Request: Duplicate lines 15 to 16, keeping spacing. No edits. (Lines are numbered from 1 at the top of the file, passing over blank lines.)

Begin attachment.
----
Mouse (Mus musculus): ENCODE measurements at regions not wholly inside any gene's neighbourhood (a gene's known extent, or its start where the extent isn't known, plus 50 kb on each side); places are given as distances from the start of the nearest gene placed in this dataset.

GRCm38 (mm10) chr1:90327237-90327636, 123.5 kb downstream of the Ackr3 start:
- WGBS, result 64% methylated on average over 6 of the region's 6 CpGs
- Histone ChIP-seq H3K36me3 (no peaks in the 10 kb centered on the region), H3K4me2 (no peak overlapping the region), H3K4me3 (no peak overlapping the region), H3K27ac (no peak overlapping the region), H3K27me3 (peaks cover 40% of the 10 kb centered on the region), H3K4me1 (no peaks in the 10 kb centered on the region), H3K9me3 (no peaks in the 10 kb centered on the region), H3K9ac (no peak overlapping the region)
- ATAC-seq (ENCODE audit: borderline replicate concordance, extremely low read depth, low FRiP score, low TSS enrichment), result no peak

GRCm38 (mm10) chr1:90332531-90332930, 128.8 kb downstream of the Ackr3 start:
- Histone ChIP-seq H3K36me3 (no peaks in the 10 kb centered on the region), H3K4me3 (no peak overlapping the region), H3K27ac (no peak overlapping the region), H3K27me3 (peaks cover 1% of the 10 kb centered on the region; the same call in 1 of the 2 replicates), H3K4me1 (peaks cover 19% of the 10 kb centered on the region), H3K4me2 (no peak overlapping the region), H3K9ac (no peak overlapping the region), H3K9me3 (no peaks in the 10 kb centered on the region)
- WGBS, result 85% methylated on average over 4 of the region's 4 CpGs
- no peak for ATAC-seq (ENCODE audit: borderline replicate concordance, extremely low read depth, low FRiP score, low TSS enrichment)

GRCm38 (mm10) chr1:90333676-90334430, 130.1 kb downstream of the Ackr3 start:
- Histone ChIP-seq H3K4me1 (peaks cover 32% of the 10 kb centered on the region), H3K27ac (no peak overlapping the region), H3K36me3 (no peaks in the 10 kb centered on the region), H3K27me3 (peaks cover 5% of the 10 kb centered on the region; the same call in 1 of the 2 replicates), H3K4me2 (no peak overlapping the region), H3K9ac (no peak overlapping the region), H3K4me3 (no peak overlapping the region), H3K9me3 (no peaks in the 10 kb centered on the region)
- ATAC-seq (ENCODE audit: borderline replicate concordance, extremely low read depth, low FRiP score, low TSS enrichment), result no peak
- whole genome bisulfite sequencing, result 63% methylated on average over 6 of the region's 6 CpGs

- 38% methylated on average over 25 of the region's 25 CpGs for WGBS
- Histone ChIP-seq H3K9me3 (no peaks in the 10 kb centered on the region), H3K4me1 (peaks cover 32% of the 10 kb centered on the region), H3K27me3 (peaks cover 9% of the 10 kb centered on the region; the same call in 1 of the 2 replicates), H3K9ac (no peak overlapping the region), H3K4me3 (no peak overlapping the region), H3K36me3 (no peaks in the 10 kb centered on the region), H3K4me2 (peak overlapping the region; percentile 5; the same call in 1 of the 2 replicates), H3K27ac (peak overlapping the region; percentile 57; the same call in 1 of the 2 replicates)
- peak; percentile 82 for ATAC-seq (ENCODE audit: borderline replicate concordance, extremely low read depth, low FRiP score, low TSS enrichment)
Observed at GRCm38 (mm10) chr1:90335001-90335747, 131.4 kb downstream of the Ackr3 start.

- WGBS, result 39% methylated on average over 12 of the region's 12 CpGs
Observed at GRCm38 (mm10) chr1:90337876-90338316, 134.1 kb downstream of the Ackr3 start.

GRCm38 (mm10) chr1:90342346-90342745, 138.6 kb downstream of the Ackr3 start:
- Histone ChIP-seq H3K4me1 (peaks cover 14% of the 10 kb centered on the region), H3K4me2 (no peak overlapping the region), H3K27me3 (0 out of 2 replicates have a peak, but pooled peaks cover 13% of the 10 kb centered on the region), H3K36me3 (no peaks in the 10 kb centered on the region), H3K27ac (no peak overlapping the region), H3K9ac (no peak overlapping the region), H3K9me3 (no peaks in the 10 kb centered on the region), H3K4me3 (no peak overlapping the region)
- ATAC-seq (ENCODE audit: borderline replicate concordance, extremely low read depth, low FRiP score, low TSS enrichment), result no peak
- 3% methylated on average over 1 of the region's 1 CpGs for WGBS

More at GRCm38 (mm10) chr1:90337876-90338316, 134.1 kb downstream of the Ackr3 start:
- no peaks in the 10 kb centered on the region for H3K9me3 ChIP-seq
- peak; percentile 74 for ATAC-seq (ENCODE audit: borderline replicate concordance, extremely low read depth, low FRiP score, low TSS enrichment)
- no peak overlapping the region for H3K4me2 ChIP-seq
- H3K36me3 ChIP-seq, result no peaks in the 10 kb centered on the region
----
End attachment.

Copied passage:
- Histone ChIP-seq H3K9me3 (no peaks in the 10 kb centered on the region), H3K4me1 (peaks cover 32% of the 10 kb centered on the region), H3K27me3 (peaks cover 9% of the 10 kb centered on the region; the same call in 1 of the 2 replicates), H3K9ac (no peak overlapping the region), H3K4me3 (no peak overlapping the region), H3K36me3 (no peaks in the 10 kb centered on the region), H3K4me2 (peak overlapping the region; percentile 5; the same call in 1 of the 2 replicates), H3K27ac (peak overlapping the region; percentile 57; the same call in 1 of the 2 replicates)
- peak; percentile 82 for ATAC-seq (ENCODE audit: borderline replicate concordance, extremely low read depth, low FRiP score, low TSS enrichment)